Euclid telescope sends back first images from ‘dark universe’ mission
The Guardian:The Euclid space telescope has beamed back its first images in a mission that promises to lift a veil on the “dark universe”.
The €1bn (£850m) European Space Agency (Esa) mission is focused on dark matter and dark energy, which together make up 95% of the universe but their natures are almost entirely mysterious. The first images show the Perseus galaxy cluster and Horsehead nebula in dazzling detail and capture approximately 100,000 galaxies in a single snapshot, showcasing the telescope’s unmatched ability to make razor-sharp observations across a vast expanse of space.
Ultimately the telescope, which can detect galaxies out to 10bn light years, is aiming to create the largest cosmic 3D map ever made. This will allow astronomers to infer the large-scale distribution of dark matter and reveal the influence of dark energy in the early universe. Dark matter pervades the universe and acts as a cosmic glue that holds galaxies together, while dark energy is the name given to an enigmatic force that is thought to be accelerating the expansion of the universe.Prof Carole Mundell, the Esa’s director of science, said the mission, which launched in July, would push the frontiers of scientific knowledge into uncharted territory “beyond Einstein”.As humans, we’ve managed to figure out how 5% of the universe works and we’ve also figured out that there’s another 95% that remains unknown to us,” she said. “We can’t travel out to the edge of the universe to investigate, but we’re bringing those images back to Earth and studying them on computers – and for only €1.4bn. I think it’s magical.”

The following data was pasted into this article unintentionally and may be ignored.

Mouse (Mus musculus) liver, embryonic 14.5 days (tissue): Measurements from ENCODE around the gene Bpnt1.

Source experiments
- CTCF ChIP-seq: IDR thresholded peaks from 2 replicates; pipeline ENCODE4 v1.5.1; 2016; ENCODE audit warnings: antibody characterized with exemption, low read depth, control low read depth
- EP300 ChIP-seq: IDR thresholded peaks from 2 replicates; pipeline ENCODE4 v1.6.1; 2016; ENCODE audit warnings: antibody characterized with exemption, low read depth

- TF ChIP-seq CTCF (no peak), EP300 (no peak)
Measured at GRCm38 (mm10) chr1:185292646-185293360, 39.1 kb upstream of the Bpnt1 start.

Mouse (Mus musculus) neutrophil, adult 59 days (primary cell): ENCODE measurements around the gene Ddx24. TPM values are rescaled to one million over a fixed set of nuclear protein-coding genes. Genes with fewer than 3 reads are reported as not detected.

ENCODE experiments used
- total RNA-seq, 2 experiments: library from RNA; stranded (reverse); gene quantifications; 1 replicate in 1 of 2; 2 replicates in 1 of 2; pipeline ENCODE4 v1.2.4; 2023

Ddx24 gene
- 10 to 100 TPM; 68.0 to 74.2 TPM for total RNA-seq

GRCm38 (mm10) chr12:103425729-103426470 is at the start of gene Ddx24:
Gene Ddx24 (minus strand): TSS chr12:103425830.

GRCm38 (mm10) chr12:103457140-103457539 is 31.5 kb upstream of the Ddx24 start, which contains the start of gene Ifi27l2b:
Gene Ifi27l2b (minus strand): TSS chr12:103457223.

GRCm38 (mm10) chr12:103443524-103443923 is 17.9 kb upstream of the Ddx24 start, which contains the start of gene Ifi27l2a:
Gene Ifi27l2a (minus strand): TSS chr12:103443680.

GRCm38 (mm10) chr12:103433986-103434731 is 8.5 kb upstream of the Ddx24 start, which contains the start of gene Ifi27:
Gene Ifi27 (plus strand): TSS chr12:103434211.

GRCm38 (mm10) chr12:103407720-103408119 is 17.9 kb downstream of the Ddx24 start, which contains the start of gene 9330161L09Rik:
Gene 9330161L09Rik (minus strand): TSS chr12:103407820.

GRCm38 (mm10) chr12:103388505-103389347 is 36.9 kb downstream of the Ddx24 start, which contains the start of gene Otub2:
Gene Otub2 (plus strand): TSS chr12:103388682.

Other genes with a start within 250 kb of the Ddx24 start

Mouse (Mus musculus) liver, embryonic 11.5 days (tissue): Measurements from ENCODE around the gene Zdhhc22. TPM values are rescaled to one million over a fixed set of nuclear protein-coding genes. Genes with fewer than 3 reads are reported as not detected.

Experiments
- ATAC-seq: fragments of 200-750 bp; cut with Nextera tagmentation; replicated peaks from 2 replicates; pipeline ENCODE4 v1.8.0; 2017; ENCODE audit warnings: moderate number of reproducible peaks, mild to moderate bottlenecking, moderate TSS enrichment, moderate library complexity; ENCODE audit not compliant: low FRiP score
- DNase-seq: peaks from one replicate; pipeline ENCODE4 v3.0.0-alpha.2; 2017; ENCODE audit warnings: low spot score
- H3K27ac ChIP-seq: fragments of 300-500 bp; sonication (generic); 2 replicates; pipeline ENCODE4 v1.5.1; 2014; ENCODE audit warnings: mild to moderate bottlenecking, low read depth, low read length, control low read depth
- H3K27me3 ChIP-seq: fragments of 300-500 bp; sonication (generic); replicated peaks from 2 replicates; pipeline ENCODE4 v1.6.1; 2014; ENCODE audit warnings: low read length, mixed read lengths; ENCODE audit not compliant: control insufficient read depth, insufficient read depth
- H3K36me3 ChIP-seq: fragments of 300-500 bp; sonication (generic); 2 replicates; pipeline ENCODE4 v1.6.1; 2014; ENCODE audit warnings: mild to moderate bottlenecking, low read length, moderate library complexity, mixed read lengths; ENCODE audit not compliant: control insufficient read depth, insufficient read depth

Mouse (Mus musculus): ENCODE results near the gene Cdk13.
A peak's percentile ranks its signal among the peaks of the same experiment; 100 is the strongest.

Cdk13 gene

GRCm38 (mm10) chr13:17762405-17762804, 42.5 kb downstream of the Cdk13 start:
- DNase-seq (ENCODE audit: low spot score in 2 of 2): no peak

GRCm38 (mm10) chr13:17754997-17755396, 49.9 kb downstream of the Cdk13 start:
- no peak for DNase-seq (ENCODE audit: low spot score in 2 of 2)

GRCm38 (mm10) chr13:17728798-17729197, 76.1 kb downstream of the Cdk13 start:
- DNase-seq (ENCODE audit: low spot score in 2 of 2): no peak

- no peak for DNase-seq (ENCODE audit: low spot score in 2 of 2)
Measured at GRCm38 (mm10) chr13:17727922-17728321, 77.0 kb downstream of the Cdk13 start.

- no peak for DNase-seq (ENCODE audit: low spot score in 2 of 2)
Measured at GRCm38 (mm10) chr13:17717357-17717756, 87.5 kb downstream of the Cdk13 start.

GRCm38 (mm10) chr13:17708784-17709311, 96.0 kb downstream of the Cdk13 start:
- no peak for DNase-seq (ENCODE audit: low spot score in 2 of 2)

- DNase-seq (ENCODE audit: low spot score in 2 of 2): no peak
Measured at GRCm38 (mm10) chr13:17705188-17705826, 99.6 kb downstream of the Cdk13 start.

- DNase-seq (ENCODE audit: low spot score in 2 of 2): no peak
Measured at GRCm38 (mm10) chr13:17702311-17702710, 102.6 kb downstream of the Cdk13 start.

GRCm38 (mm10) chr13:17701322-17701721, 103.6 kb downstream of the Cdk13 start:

Over the next six years, Euclid will observe about 8bn galaxies using infrared and visible light across 36% of the night sky. In some cases, light from these distant bodies will pass close to dark matter on its journey towards Earth. When that happens, its gravitational field will bend the path of the light, making the galaxies appear distorted in the final image. “A background round galaxy might be changed into a banana shape,” said Prof Mark Cropper of University.